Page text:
Topic Area: Solid Waste Management
Geographic Area: Maine-U.S.
Focal Question: How do variable cost pricing techniques affect disposal volume and costs?
(1) Miranda, M.L., Everett, J., Blume, D., and Roy, B., Market-Based Incentives and Residential Municipal Solid Waste, Journal of Policy Analysis and Management, Vol.13, No.4, 1994; pgs. 681-697.
(2) Sequino, S., Criner, G., Suarez, M., Solid Waste Management Options for Maine: The Economics of Pay-By-The-Bag Systems, Maine Policy Review, Vol.4, No.2, 1995; pgs. 49-58.
Reviewer: Robert W. Paterson, Colby College '96

Rising disposal costs and increased stringency in federal regulation are forcing municipalities to re-evaluate, and in some cases adopt integrated solid waste management (SWM) plans. The implications of these plans extend beyond traditional land-use considerations to include air and water pollution and energy consumption. Traditional SWM plans can be grouped into two broadly defined categories: (1) source reduction or waste minimization (2) waste diversion or recycling/composting programs. This case study focuses on the former, drawing upon a comparative study conducted in Maine.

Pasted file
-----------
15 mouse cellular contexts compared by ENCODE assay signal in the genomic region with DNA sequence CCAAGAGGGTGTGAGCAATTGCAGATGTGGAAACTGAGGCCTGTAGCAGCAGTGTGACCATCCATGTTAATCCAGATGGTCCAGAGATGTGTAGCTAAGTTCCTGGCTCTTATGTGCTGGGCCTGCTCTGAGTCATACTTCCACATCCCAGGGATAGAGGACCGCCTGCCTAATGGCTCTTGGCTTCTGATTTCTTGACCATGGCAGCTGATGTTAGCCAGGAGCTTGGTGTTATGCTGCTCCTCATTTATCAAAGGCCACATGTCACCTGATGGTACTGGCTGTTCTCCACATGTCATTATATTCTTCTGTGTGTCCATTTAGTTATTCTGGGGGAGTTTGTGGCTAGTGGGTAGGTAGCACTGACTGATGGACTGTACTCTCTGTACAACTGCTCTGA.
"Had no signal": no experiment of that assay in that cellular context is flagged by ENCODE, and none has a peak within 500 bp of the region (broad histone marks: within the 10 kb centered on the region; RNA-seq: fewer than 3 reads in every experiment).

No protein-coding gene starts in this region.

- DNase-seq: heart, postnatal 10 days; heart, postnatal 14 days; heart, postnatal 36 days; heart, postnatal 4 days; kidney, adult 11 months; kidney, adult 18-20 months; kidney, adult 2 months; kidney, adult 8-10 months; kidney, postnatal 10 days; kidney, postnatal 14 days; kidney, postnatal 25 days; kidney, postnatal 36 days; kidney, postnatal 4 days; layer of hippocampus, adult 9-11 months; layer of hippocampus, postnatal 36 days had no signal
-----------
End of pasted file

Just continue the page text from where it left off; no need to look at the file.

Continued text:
In the past, the predominant portion of SWM plans nationwide have created little incentive for households and businesses to constrain waste disposal. In many municipalities in Maine, a flat annual disposal fee is embodied in property taxes, where it is essentially hidden from the waste producer. As a result social costs of the "extra waste" are imposed in the form of higher landfill tipping fees and increased labor and collection costs. In essence, consumers and business face a zero marginal cost to waste production, but the towns do not.